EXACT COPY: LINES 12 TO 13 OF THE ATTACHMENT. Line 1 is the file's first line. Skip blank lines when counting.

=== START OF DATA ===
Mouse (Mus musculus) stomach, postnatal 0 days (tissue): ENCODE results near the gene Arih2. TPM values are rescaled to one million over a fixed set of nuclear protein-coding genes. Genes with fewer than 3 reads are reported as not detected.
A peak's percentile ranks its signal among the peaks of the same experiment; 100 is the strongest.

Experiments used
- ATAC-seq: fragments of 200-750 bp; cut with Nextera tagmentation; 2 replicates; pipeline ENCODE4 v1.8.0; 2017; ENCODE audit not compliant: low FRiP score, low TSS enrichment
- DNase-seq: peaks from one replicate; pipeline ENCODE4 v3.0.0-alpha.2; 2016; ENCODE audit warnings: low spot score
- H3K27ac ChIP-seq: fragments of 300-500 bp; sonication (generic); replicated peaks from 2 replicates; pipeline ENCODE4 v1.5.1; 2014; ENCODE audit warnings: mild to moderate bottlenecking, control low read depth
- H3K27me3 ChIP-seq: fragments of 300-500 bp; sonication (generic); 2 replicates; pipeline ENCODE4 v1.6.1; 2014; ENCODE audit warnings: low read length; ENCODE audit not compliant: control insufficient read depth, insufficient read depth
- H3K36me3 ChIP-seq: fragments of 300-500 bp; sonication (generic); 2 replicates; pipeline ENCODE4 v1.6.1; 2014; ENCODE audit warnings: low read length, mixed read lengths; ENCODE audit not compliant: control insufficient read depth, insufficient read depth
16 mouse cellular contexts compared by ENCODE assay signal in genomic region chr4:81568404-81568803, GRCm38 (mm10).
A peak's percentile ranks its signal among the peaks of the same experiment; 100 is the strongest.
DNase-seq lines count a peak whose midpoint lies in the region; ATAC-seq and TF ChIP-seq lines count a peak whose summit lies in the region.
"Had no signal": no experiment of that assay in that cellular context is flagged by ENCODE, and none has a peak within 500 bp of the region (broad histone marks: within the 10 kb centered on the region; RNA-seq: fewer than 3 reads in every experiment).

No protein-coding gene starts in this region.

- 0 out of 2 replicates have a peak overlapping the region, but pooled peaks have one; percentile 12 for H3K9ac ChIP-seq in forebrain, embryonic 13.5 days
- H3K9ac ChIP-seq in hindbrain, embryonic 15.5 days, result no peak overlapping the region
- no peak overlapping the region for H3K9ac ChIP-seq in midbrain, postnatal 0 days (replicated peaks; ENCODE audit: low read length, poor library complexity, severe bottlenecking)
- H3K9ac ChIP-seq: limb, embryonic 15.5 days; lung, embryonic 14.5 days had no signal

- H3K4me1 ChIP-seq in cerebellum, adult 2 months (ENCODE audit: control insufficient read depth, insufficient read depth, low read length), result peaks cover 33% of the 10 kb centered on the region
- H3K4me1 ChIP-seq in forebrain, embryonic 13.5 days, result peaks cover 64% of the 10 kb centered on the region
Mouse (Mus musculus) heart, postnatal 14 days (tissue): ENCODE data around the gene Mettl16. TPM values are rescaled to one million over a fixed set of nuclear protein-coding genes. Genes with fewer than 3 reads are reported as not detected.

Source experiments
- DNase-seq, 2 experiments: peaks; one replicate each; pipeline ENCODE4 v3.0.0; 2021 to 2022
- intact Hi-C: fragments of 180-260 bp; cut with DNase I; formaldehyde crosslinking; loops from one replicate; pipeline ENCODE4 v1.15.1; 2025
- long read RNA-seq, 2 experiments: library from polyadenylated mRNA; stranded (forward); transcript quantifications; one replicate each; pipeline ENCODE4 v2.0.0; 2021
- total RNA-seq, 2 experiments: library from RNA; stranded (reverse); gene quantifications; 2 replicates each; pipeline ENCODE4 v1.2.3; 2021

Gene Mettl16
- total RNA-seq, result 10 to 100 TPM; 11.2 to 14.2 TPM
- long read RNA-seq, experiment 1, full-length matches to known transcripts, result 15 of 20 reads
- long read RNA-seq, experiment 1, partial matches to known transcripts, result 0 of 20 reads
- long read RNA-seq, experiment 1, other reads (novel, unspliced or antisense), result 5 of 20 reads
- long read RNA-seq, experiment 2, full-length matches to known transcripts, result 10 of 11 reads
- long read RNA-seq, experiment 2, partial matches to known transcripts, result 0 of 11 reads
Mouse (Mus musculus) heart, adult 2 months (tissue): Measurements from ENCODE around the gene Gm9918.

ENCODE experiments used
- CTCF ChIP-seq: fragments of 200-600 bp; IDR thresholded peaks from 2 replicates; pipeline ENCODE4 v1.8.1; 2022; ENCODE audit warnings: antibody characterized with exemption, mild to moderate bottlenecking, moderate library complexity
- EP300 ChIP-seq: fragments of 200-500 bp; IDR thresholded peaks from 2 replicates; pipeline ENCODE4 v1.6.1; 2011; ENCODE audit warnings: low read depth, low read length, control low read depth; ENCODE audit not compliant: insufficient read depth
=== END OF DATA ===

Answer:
"Had no signal": no experiment of that assay in that cellular context is flagged by ENCODE, and none has a peak within 500 bp of the region (broad histone marks: within the 10 kb centered on the region; RNA-seq: fewer than 3 reads in every experiment).

No protein-coding gene starts in this region.